Thursday, August 2, 2012


On the left, a photograph taken on the back patio of Thai on Two, 180 2nd Avenue—a perfect twilight tree. On the right, an image of that photo created from a photopolymer printing plate.  If you'd like to see how this type of plate is made, you can watch this YouTube video.    

Two-color print created from a single linoleum block
 using a highly simplified reduction block method.

Wednesday, August 1, 2012


I took this photo in 2009 on the Brooklyn Heights Promenade.  It is one of my favorite photos, and I've worked with it in a number of ways over the months: photo transfer using a variety of transfer media; conversion to a black-and-white image that I then hand-colored; burning the image onto photo-sensitive film and transferring the image onto a metal printing plate, which was then printed using a Vandercook proof press.  Photo transfer using acrylic gel media was not very successful.  The most effective medium, I found, is aerosol fixative.

Here is the image printed in two colors from a photopolymer printing plate using a Vandercook proof press.  I used the image in a chapbook of poetry created for the course Printing II in the University of Alabama Book Arts program.  Below is an experimental image consisting of photo transfers set at different angles, watercolor paint, and overlaid  transparancies. 

Second Avenue Doorway

Photo transfer triptych.

House of Study belonging to the Krasna Hasidim, Williamsburg.
Typical wall in Williamsburg.  It is covered with advertisements and community announcement, in particular, Jewish legal rulings (p'sak halacha, written in white letters on a black background at the top of three posters shown above).

In my imagination, one building is reaching out to touch the other.

Brooklyn Heights. Fire escapes are as alive as vines.

The open arms of a train entrance, Williamsburg

Sunday, July 29, 2012


This beautiful skink (scientific name scincidae) appeared on my window ledge yesterday, and remained still on two occasions long enough to let me admire him and take photographs. 


Monday, July 16, 2012


This fascinating creature first built the beginnings of a web that reached across my outdoor staircase, forcing me to duck in order to preserve the single strand on which it travelled high-wire style. It then moved up to my second floor terrace, building a fully-formed web, complete with expired prey. It is popularly known as the "smiley face crab spider" on account of its black markings and crab-like legs. Its scientific name is Gasteracantha cancriformis.  The spider then took up residence on a web strung between a tree and the building beside it. In this photo, you can see the remains of its prey.  This photo was taken the day after a heavy rain.  The spider rebuilt its web, and its webs are always a wonder to see.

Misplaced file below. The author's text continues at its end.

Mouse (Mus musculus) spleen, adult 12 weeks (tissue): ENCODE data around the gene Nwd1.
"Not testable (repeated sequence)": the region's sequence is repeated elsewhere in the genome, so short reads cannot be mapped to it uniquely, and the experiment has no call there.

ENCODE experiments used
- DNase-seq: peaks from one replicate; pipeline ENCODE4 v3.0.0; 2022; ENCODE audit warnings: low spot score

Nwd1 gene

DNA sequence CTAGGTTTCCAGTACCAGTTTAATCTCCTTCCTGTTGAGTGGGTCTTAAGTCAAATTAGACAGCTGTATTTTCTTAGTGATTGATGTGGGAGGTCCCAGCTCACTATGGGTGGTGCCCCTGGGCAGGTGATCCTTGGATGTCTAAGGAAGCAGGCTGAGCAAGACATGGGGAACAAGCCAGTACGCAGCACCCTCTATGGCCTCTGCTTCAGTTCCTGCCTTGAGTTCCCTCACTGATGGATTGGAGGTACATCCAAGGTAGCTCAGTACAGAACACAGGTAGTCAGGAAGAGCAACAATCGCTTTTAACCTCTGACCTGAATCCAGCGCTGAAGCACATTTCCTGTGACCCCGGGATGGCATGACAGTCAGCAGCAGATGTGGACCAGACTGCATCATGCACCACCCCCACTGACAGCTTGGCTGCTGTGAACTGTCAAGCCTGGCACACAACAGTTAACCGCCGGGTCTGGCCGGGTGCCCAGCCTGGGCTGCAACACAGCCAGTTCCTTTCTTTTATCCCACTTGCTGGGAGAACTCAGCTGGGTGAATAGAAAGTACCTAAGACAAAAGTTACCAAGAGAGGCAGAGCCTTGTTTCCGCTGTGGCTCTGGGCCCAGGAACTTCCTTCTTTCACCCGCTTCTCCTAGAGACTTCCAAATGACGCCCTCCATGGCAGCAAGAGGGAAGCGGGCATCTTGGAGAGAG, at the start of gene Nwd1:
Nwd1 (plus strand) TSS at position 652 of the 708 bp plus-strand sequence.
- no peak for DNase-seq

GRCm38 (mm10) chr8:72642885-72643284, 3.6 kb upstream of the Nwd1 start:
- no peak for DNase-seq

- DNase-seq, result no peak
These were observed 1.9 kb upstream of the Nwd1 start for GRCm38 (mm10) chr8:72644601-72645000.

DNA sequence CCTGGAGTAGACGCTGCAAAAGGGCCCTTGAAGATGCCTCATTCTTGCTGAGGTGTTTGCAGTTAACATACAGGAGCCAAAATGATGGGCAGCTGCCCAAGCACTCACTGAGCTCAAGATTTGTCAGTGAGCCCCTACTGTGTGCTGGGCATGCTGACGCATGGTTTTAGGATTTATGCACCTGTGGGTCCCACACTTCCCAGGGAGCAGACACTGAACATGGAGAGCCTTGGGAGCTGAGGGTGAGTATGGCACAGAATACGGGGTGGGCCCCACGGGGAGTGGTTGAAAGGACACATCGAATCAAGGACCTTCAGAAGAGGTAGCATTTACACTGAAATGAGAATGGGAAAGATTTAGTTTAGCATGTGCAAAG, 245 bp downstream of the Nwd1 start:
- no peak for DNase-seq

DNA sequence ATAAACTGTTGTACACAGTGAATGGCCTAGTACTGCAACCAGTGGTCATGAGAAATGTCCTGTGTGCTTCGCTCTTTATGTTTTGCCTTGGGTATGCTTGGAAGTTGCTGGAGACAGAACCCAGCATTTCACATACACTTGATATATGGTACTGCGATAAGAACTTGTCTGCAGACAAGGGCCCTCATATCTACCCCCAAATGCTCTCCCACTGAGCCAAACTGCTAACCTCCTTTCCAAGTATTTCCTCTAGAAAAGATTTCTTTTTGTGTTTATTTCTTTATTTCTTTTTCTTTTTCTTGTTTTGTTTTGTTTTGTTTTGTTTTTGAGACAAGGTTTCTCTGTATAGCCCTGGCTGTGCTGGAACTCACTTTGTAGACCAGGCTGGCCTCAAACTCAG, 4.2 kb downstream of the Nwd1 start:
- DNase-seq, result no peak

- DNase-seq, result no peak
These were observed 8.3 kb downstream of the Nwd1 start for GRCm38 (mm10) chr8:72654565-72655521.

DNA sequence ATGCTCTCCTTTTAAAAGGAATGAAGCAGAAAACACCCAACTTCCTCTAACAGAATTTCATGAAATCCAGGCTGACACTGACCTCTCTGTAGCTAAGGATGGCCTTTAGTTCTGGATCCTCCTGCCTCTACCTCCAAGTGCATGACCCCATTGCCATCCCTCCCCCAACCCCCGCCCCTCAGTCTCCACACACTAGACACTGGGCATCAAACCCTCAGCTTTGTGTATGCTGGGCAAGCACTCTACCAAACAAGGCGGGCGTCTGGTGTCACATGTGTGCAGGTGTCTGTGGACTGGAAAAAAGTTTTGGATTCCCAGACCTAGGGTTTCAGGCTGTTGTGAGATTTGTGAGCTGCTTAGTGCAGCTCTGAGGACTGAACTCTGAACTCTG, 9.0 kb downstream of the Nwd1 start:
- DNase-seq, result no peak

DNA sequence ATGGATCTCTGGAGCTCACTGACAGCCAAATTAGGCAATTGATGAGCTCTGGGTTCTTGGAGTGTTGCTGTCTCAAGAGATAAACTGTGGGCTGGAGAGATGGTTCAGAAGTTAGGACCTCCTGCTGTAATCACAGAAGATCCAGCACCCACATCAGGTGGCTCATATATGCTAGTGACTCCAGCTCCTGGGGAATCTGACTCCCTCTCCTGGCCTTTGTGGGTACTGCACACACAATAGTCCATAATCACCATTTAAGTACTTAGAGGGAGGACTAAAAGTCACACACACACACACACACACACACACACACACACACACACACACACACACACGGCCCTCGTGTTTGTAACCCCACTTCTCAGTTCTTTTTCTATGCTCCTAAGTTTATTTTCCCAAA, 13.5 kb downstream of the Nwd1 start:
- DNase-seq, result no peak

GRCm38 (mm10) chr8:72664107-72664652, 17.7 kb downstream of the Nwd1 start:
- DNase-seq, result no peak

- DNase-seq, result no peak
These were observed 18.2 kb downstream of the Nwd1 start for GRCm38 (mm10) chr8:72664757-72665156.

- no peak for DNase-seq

A couple of days ago I discovered this creature resting among some stones I had placed on an unused camp chair outside my apartment.  Note the impressive antennae.  Its color was also striking; it is obviously very well camouflaged in its proper environment (which a green camp chair is not).  Some friends and I attempted to identify it, and we think it's a type of borer beetle.

Today, I found this Junebug on the mat outside my apartment.  Its wings were a gorgeous shade of green.

Sunday, June 24, 2012


I watched two wonderful Indian films recently. The first is titled "Dharm."  It tells the story of a Hindu priest whose orthodox beliefs and adherence to the dictates of the caste system are tested when he develops a paternal bond with an abandoned baby boy whose mother, unbeknownst to him, is Muslim.

The second is titled "Delhi 6," which (title) references a neighborhood in Old Delhi. A young man, raised in the United States, accompanies his ailing grandmother to Delhi 6, the area in which she grew up and in which she wishes to spend her last days. There, he becomes immersed in the pleasures of extended family and the richness of Indian culture, and is forced to confront the bitterness of deeply-rooted superstitions and religious violence.

Saturday, June 16, 2012


I've been reading and re-reading the following:

She's Come Undone by Wally Lamb.

Let the Great World Spin by Collum McCann

Tuesday, May 29, 2012


Don't let the title fool you.  This is not an Indian version of "Dumb and Dumber."  It's a moving, humane, and frequently humorous depiction of the intense academic and familial pressures endured by three students attending a prestigious but draconian engineering college in Delhi.

The film is based on the novel Five Point Someone by Chetan Bhagat.